The Bush Administration is increasingly worried that ex-Sandinista leader Daniel Ortega--once the scourge of the Reagan White House--may prevail in the first round of Nicaragua's presidential election Nov. 5. But it wasn't happy when another Reagan-era figure flew to Managua to rally opposition to Ortega. In a speech to a group of old anti-Sandinista rebels, Iran-contra figure Oliver North compared an Ortega victory to the seizure of power by Mussolini and Hitler--and charged that Venezuelan President Hugo Chávez was behind Ortega. The visit blindsided officials in the U.S. Embassy, who demanded to know why North was stoking old passions. North said he was simply responding to an invitation from his old contra pals, who wanted to give him an award. "I only go where I'm invited," he said.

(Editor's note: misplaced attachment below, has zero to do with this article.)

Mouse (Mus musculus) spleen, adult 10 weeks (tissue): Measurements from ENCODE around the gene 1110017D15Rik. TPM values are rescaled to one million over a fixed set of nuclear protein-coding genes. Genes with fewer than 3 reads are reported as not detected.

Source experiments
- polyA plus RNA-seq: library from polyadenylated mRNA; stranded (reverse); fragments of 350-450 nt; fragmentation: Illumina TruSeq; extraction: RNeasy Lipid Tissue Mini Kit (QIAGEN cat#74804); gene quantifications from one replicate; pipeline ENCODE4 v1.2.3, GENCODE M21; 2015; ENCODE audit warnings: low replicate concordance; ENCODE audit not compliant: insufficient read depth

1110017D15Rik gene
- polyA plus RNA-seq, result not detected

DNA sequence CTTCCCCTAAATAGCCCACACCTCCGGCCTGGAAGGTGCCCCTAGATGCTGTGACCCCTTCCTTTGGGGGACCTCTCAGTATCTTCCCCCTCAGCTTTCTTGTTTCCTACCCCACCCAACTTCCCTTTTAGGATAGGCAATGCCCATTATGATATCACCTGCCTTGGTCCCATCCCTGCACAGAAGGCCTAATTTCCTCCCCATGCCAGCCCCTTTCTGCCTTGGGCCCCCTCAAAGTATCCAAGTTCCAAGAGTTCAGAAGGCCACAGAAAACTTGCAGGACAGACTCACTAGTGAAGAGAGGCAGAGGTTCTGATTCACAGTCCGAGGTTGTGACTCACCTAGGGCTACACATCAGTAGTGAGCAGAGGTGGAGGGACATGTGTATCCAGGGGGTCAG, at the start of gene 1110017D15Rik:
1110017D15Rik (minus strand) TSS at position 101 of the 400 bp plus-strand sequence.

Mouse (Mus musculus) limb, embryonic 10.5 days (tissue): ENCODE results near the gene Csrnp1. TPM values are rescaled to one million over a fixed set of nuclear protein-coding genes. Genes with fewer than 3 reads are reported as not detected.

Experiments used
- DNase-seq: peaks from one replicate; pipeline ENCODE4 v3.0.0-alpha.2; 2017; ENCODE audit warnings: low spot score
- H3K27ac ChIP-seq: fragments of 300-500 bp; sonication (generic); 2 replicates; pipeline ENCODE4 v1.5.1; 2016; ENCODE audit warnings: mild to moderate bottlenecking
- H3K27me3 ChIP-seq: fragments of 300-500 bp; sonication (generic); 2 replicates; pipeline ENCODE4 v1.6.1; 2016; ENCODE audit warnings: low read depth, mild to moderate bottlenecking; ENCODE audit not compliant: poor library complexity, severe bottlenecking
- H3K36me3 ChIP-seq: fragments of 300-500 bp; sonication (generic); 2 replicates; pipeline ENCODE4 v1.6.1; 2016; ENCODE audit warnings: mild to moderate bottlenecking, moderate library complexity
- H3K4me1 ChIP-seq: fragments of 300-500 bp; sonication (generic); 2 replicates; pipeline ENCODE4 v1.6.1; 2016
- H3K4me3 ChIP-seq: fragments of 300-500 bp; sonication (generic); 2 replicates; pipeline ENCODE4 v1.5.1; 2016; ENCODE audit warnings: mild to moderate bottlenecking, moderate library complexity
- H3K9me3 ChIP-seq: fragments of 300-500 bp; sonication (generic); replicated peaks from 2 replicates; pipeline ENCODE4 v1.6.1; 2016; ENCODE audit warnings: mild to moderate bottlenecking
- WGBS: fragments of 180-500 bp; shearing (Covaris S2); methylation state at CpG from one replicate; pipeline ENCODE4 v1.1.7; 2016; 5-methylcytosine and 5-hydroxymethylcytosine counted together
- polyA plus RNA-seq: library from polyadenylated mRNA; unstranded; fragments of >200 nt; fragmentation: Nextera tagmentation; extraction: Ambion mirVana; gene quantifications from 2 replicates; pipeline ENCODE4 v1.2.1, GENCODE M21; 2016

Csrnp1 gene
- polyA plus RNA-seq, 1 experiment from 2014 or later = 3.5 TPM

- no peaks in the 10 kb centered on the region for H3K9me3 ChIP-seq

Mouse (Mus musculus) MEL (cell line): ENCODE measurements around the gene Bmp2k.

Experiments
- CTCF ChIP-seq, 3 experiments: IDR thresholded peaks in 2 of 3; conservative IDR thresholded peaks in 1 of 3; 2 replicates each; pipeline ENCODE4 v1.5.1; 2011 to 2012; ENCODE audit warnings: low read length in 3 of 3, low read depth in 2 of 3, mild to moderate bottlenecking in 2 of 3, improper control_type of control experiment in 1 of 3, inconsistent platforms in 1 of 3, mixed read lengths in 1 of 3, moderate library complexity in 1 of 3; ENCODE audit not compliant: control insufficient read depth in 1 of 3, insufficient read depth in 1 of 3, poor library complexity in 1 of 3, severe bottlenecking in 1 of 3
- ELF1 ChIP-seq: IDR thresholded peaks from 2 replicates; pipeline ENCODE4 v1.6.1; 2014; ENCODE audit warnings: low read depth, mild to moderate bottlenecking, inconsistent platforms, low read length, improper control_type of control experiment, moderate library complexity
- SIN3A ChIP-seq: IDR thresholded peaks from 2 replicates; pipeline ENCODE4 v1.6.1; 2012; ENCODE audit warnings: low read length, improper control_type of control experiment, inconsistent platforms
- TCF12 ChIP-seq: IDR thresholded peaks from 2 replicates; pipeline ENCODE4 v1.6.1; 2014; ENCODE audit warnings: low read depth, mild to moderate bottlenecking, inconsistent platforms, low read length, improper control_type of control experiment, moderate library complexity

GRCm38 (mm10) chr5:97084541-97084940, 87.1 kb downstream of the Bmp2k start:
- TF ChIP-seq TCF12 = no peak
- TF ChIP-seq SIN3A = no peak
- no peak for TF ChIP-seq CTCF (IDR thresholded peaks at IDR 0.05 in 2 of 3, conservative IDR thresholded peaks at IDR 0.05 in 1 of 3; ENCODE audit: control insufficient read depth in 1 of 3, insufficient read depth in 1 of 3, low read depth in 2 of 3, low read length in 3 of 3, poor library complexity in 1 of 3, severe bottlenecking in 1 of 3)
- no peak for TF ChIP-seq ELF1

Bush officials are worried that Chávez is backing Ortega financially. The Venezuelan president has signed a deal to provide low-cost oil to Sandinista mayors as a way of boosting Ortega's campaign. The prospect of another leftist taking power in Latin America prompted Commerce Secretary Carlos Gutierrez to warn that an Ortega triumph might endanger a free-trade treaty with the United States. But officials are wary of saying too much--or backing one of several rival candidates--lest they too be accused of meddling.